Conversations Magazine, March/April 2024

Conversations Magazine, March/April 2024

Tuesday, February 14, 2012

WENDY WILLIAMS: Celebrating "The Globalisation of Love"

by Cyrus Webb

When it comes to discussing the universal power of love, I couldn't see myself doing it without mentioning author Wendy Williams. Her book THE GLOBALISATION OF LOVE helped me and readers around the world to think about the complexities of love in a totally different way---and we are better off because of it.

When she appeared on Conversations LIVE in late 2011 I knew that I had so much more to discuss with her that we needed more time than just the radio show could provide. I reached out to her in Vienna, Austria, and she graciously agreed to continue the dialogue in print. In this interview Wendy discusses what she calls the "GloLo" community, how using humor to discuss what can be a serious issue is not just suggested but a must and what advice she has for new authors.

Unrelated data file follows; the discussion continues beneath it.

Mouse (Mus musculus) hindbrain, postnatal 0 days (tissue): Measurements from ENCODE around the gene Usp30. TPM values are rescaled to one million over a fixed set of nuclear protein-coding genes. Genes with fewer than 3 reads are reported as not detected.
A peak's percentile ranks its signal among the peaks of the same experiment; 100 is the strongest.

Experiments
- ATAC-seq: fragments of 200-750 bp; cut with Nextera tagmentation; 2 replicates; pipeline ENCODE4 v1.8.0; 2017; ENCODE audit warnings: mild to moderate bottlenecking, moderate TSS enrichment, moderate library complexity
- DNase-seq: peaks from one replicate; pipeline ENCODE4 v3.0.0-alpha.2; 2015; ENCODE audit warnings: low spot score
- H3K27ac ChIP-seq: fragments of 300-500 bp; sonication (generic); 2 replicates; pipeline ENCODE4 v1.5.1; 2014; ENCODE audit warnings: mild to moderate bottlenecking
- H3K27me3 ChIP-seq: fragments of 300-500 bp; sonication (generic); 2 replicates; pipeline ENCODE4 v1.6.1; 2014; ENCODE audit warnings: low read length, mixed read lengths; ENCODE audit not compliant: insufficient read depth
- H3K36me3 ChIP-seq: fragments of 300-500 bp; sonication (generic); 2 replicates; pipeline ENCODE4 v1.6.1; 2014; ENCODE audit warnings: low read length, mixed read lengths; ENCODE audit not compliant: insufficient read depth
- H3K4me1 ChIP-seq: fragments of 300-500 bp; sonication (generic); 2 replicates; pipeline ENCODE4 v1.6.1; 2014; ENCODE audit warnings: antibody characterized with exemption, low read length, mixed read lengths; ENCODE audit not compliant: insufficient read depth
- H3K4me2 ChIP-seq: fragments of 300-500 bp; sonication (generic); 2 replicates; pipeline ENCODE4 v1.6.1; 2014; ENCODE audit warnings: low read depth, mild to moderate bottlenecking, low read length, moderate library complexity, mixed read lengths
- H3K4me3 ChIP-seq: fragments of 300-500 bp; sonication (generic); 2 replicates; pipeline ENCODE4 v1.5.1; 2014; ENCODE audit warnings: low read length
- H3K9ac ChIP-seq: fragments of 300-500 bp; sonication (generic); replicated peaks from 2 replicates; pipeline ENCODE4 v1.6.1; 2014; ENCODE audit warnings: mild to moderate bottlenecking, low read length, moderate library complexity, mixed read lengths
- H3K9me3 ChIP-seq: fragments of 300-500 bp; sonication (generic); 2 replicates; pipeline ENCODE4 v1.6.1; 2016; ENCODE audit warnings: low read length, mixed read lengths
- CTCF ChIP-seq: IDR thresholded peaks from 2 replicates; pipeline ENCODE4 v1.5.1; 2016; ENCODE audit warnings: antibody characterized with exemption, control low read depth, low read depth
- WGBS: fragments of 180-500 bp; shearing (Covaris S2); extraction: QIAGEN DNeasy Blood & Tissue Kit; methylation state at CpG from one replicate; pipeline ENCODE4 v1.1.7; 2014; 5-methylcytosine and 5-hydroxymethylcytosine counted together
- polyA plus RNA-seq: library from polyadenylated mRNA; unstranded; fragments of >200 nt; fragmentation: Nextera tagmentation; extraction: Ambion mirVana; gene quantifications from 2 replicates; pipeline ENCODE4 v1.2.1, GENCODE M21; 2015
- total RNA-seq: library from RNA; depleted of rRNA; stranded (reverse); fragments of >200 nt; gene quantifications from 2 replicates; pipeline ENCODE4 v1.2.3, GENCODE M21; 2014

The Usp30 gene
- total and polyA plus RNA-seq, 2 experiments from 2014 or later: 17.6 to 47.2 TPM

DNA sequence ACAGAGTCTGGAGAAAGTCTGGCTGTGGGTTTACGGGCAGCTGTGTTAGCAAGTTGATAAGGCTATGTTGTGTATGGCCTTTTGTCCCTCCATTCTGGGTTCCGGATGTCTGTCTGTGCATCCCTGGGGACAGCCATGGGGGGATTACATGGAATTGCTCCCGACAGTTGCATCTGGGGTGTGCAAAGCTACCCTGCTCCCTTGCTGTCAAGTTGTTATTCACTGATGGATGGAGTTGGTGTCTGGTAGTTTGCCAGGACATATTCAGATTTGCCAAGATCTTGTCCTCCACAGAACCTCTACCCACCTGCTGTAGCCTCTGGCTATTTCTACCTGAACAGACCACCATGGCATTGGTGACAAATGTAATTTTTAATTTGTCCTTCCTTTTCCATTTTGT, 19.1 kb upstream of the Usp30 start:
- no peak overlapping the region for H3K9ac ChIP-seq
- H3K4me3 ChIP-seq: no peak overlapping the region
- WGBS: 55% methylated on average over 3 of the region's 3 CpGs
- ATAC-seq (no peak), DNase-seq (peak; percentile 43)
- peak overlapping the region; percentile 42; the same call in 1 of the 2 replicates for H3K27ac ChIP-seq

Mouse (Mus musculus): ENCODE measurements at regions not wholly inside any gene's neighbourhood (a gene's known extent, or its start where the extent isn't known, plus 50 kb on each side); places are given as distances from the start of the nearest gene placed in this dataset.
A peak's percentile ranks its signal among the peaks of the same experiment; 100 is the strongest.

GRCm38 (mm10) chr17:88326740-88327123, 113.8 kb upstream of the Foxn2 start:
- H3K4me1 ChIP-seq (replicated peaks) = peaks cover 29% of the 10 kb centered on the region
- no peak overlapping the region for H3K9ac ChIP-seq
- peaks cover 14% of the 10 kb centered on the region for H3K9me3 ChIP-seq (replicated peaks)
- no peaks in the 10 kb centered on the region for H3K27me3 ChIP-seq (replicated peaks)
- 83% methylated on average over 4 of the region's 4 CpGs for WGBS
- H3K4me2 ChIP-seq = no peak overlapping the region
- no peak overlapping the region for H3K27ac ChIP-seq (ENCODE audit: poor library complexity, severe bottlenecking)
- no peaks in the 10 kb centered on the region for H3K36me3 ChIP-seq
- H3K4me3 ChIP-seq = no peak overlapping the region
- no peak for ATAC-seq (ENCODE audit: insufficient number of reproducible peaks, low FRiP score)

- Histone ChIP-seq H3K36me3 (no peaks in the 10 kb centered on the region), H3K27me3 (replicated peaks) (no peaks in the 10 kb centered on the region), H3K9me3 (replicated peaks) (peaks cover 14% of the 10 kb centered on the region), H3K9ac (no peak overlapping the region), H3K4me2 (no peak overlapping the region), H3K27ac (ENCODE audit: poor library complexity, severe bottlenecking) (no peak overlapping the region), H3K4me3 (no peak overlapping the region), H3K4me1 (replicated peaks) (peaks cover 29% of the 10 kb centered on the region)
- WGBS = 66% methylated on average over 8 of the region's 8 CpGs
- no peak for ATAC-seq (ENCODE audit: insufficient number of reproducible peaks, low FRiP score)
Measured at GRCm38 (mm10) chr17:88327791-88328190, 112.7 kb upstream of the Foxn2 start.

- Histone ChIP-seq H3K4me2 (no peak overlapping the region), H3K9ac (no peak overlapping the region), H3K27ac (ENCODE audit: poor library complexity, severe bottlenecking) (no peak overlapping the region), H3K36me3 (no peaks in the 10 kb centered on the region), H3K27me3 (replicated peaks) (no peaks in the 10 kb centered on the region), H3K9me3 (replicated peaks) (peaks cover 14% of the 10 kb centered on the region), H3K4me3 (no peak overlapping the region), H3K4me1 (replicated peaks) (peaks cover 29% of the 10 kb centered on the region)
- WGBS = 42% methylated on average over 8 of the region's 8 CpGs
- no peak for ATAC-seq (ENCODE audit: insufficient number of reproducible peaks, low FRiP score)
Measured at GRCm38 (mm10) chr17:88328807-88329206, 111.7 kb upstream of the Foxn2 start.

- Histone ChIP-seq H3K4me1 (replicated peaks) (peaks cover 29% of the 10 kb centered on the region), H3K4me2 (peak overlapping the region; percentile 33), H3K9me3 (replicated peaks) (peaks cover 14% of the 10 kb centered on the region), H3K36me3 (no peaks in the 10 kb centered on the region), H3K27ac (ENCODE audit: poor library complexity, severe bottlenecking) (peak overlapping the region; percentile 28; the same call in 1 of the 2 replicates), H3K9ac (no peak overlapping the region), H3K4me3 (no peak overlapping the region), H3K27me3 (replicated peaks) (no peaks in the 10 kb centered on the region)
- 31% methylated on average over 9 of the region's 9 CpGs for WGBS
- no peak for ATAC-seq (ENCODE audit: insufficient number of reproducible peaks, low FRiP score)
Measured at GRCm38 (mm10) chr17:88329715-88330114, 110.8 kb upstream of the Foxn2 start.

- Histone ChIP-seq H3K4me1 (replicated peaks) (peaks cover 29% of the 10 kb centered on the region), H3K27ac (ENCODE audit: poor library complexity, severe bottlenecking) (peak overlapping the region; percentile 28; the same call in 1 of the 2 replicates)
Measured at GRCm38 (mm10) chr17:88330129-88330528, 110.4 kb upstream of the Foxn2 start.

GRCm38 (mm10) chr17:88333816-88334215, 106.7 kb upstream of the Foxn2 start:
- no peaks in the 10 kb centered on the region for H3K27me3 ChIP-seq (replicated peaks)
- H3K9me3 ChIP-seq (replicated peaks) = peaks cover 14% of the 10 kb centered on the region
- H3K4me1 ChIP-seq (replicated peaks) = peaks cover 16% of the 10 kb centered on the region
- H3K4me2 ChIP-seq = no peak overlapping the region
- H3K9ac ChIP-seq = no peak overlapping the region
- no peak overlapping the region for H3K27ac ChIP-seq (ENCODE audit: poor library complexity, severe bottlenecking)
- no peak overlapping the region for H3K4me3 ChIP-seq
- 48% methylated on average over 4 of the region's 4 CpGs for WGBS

Wendy, thanks for taking out the time to talk with us. First of all, congratulations on the success of the book The Globalisation of Love. I know we have discussed it on the radio show but tell our readers what led you to write the book.

Thanks Cyrus. There are many reasons why I wrote the book. Firstly, globalisation has been the buzz word of the past 20 years, yet little attention is given to the most profound influence of globalisation, which is the effect it has on people. People from everywhere are falling in love with people from everywhere else. Secondly, multiculturalism is another term that is bandied about to describe some kind of pesky nuisance to society, yet multicultural, interfaith, and biracial couples and families are constantly increasing and becoming a social norm. Thirdly, multicultural couples, what I call GloLo couples, get a lot of negative attention, like they are all destined to fail. In fact, most GloLo couples describe their multicultural relationship and experience as enlightening, enriching and the most amazing journey to take through matrimonial life. Ultimately, what I saw in my own marriage as well as with multicultural friends, there is a story to tell, and a funny story too.